Eye on Hospitality: Debit Card Swipe-Fee Protections at Risk

Eye on Hospitality: Debit Card Swipe-Fee Protections at Risk https://wahospitality.org/wp-content/uploads/2017/03/creditcard.jpg

By Paul Schlienz

The hospitality industry’s hard fought debit card swipe-fee protections are in serious jeopardy due to legislation in the U.S. House of Representatives.

Buried in its more than 2,000 pages, the Financial CHOICE Act, sponsored by Rep. Jeb Hensarling, R-Texas, includes language to hike debit card swipe fees for restaurants, hotels and other businesses.

In the crosshairs of this bill is a 2010 amendment from Sen. Richard Durbin, D-Illinois, that was added to the Dodd-Frank Act, which placed new regulations on banks and other financial institutions. The Durbin amendment limits how much banks and other financial institutions could charge businesses for processing debit card transactions. Prior to these protections, banks could set their own rates for those fees.

The amendment capped debit card fees at approximately 24 cents per transaction while it had no affect on credit cards. Prior to the amendment, the average swipe fee for debits was about 44 cents. That means the measure has cost the banking industry $9 billion in revenue, according to analysts at Goldman Sachs Group Inc.

“For American small businesses, debit swipe-fee protections enacted in 2010 have brought competition and fairness where there was none before,” said Leslie Shedd, vice president of communications at the National Restaurant Association. “Menu prices have remained stable for consumers even though food and labor costs — the top two line items accounting for more than two-thirds of restaurant expenses — have risen sharply in recent years.”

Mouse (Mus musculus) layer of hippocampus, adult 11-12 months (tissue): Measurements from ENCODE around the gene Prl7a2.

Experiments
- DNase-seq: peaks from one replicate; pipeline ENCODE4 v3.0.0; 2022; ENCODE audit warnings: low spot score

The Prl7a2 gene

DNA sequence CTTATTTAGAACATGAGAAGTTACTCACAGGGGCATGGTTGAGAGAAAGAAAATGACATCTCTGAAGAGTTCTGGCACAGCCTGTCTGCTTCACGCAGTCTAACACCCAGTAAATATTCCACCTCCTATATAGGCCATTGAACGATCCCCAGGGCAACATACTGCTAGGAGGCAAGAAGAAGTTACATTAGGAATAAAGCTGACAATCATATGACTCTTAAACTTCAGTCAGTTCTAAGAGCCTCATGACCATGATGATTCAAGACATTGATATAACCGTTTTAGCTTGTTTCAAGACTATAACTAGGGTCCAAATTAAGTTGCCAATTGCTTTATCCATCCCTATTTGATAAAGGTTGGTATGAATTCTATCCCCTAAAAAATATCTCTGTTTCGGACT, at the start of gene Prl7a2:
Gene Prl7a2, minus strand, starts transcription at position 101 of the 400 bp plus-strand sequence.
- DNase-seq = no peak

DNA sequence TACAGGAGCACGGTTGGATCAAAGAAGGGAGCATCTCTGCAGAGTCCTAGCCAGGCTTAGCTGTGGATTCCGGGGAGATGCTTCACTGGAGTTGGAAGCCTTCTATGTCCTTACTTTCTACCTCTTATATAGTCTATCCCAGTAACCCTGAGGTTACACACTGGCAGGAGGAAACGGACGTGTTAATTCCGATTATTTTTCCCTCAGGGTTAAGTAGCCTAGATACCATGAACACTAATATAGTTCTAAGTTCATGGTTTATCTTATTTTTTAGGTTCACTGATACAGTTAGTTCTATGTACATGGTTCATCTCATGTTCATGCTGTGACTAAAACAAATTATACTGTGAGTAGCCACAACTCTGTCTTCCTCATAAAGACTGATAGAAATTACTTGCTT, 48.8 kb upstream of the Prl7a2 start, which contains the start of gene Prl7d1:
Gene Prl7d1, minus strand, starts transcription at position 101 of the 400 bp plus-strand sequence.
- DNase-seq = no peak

Indeed, a study by economist Robert J. Shapiro shows that debit swipe-fee protections have provided more than $5.8 billion in savings to consumers, while creating 37,000 jobs in the first year alone.

All this, however, is at risk if Hensarling’s Financial CHOICE Act, which overhauls Dodd-Frank, passes. And Hensarling, the powerful chairman of the House Financial Services Committee, is determined to retain the language that would repeal swipe-fee protections. So committed is Hensarling to repealing the Durbin amendment that he specifically asks every Republican lawmaker who wishes to join his committee whether they support ending swipe-fee protections before allowing them on the committee.

“It’s consumers that are caught in the crosshairs,” said Glen Sarvady, an independent consultant who works with credit unions. “This is really just a broader battle about who has the stronger hand to play between the two industries.”

The hospitality industry is not taking this threat sitting down.

This month the National Restaurant Association launched StopTheDebitCardTax.com, to help members connect with their representatives in Congress and voice opposition to the Financial CHOICE Act.

“Even though costs are rising significantly for restaurants, those costs are not being passed along to consumers — thanks at least in part to debit swipe-fee protections,” said Shedd. “Debit swipe-fee protections help small businesses, put money back into the pockets of American consumers, allows for even more free checking, and banks are still able to afford for their swanky vacations. In other words, it’s a win-win for everyone.”